Then followed Galba’s speech in the Senate, which was as plain and brief as his speech to the soldiery. Piso delivered a graceful oration and was supported by the feeling of the Senate. Many who wished him well, spoke with enthusiasm; those who had opposed him, in moderate terms; the majority met him with an officious homage, having aims of their own and no thought for the state. Piso neither said nor did anything else in public in the following four days which intervened between his adoption and his death. As tidings of the mutiny in Germany were arriving with daily increasing frequency, while the country was ready to receive and to credit all intelligence that had an unfavourable character, the Senate came to a resolution to send deputies to the German armies. It was privately discussed whether Piso should go with them to give them a more imposing appearance; they, it was said, would bring with them the authority of the Senate, he the majesty of the Caesar. It was thought expedient to send with them Cornelius Laco, prefect of the Praetorian Guard, but he thwarted the design. In nominating, excusing, and changing the deputies, the Senate having entrusted the selection to Galba, the Emperor shewed a disgraceful want of firmness, yielding to individuals, who made interest to stay or to go, as their fears or their hopes prompted.
Next came the question of money. On a general inquiry it seemed the fairest course to demand restitution from those who had caused the public poverty. Nero had squandered in presents two thousand two hundred million sesterces. It was ordered that each recipient should be sued, but should be permitted to retain a tenth part of the bounty. They had however barely a tenth part left, having wasted the property of others in the same extravagances in which they had squandered their own, till the most rapacious and profligate among them had neither capital nor land remaining, nothing in fact but the appliances of their vices. Thirty Roman Knights were appointed to conduct the process of recovery, a novel office, and made burdensome by the number and intriguing practices of those with whom it had to deal. Everywhere were sales and brokers, and Rome was in an uproar with auctions. Yet great was the joy to think that the men whom Nero had enriched would be as poor as those whom he had robbed. About this time were cashiered two tribunes of the Praetorian Guard, Antonius Taurus and Antonius Naso, an officer of the City cohorts, Aemilius Pacensis, and one of the watch, Julius Fronto. This led to no amendment with the rest, but only started the apprehension, that a crafty and timid policy was getting rid of individuals, while all were suspected.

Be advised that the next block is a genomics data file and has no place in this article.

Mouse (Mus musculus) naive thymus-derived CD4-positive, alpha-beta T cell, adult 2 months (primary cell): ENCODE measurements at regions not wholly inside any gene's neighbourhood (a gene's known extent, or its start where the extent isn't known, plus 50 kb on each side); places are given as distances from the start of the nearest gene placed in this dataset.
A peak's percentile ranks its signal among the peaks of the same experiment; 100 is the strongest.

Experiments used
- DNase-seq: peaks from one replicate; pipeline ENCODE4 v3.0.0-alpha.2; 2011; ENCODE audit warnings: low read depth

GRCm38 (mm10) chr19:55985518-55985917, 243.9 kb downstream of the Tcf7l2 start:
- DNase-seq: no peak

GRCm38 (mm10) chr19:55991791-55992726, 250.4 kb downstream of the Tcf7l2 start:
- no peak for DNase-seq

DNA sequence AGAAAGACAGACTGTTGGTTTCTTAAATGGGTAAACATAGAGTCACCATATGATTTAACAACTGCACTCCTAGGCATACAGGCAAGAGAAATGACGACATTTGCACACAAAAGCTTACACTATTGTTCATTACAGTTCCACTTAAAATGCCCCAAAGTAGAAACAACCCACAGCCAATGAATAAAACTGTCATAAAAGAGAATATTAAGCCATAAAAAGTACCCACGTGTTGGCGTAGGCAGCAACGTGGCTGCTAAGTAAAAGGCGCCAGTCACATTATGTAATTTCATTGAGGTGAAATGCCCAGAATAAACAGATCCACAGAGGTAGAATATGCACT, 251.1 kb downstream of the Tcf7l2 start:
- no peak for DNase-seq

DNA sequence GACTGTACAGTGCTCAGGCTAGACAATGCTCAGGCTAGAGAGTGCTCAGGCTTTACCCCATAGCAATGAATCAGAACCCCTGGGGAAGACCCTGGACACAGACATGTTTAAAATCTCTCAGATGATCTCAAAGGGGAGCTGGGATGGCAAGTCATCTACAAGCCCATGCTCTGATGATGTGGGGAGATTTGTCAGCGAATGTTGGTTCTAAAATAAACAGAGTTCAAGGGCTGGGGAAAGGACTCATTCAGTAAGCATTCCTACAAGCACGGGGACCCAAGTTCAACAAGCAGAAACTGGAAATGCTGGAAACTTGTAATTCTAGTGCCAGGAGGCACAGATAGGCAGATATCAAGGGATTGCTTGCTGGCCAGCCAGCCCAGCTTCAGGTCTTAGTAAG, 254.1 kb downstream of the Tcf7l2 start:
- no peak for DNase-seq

Otho, meanwhile, who had nothing to hope while the State was tranquil, and whose whole plans depended on revolution, was being roused to action by a combination of many motives, by a luxury that would have embarrassed even an emperor, by a poverty that a subject could hardly endure, by his rage against Galba, by his envy of Piso. He even pretended to fear to make himself keener in desire. “I was, said he, “too formidable to Nero, and I must not look for another Lusitania, another honourable exile. Rulers always suspect and hate the man who has been named for the succession. This has injured me with the aged Emperor, and will injure me yet more with a young man whose temper, naturally savage, has been rendered ferocious by prolonged exile. How easy to put Otho to death! I must therefore do and dare now while Galba’s authority is still unsettled, and before that of Piso is consolidated. Periods of transition suit great attempts, and delay is useless where inaction is more hurtful than temerity. Death, which nature ordains for all alike, yet admits of the distinction of being either forgotten, or remembered with honour by posterity; and, if the same lot awaits the innocent and the guilty, the man of spirit will at least deserve his fate.”